Pink Ribbon
Susan G. Komen For the Cure
Mayo Clinic - Breast Cancer
Moffitt Cancer Center - Breast Center

Also, I am walking in the Susan G. Komen Race For the Cure 5K this Saturday in honor of those close to me who have had to battle this terrible disease. If you would like to show your support, please click here to donate.

Friday, September 23, 2011

First Day of Fall

Since today is the first day of fall, I thought this would be the perfect time to share this recipe for Apple Honey bread. I had about a dozen apples leftover from our Back To School event, so I needed to make something with them quick! My friend and event chair for the event sent me an amazing recipe that she used for the apples she took home. Here is the adapted recipe from

1 cup sugar
1 cup vegetable oil
2 eggs
3/4 cup honey
1 tsp vanilla extract
2 1/2 cups all purpose flour
1 tsp baking powder
1 tsp baking soda
1 tsp salt
1 tsp ground cinnamon
1/4 tsp allspice
3 apples, peeled and shredded
3/4 cup pecans (the original recipe called for walnuts)

Preheat the oven to 375 degrees. The original recipe calls for a bundt pan, but I don't own a bundt pan, so I used a loaf pan and a mini muffin tin. Make sure your pans are greased, but I own these, so no greasing necessary!

Before mixing all the ingredients, you want to prep the apples. First, peel the apples:

Since I was working late at night (sorry for the dark photos!), I decided to use a knife to peel the apples quickly, but a good peeler will also work. I did not core the apples, because it actually made the next step easier- shredding the apples:

Holding onto the apple at the core by the top and bottom, run the apple along a cheese grater. I actually used the larger hole side, turning the apple as I grated, so that the whole apple is grated in about a minute. Repeat with the other 2 apples. As you can see from the shredding, the apples start to turn brown quickly, so you know they are ripe and ready to bake!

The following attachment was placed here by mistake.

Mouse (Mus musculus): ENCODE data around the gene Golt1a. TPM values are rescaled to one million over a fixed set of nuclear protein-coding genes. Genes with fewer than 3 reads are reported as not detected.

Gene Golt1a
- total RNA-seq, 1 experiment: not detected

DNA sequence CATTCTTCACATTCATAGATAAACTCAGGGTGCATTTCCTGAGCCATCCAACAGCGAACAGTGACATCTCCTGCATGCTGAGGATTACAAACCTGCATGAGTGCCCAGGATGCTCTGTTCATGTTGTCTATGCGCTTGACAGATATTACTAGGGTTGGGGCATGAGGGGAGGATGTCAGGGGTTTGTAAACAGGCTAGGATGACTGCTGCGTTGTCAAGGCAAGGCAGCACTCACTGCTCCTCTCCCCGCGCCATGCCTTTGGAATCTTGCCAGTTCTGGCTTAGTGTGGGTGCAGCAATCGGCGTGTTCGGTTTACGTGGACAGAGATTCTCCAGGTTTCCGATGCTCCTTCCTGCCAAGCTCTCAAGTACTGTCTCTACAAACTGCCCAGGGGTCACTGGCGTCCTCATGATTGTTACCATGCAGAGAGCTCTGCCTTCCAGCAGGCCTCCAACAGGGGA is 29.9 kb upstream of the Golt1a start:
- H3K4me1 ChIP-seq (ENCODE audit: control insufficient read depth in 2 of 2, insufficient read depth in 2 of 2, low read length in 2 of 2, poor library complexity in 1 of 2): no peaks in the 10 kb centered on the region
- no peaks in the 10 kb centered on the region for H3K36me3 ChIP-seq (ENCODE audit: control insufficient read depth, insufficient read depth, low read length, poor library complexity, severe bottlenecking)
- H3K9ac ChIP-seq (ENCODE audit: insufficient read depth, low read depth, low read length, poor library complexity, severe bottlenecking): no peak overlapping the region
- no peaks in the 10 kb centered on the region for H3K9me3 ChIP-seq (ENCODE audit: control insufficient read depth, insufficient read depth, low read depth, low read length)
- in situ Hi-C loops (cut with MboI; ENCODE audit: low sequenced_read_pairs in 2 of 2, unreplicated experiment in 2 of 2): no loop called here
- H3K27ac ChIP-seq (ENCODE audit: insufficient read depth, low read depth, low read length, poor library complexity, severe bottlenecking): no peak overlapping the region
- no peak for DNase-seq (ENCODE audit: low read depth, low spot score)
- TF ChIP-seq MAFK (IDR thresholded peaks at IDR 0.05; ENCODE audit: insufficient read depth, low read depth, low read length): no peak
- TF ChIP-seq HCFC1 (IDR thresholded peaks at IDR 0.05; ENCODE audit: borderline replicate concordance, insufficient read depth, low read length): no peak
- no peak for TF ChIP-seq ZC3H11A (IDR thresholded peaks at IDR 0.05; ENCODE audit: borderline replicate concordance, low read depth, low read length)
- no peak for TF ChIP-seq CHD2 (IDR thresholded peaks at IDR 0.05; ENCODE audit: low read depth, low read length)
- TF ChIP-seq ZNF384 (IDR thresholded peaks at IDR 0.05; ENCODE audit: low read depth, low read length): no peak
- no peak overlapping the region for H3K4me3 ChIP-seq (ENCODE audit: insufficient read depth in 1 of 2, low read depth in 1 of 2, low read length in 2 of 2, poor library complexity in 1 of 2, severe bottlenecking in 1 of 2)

In a large bowl or mixer, combine the sugar and oil. Beat in the eggs, and then vanilla and honey. Combine the flour, baking powder, baking soda, salt, cinnamon and allspice in a separate bowl, and stir mixture into the batter. Once all the ingredients are mixed, with a spoon, stir in the apples and pecans as to not crush them.  Fill the loaf pan first, it should be about 1/3 of the total mixture. The fill the mini muffin tin. You should be able to get about 30 mini muffins and one bread loaf from the entire mixture. 

When using the mini muffin pan, I found that about 15-20 minutes is the perfect baking time. For the loaf pan, I found that 45-50 minutes was the perfect baking time. To check, place a toothpick into the center and if it comes out clean, the bread is done!

This recipe is so delicious that the bread is already gone - we took it to a family dinner and served it with vanilla ice cream. The mini muffins are perfect for breakfast, and those will be finished up this weekend!I think next time, I will put a cream cheese frosting on the bread and maybe drizzle with a little caramel or honey. Definitely a quick and easy recipe to welcome fall!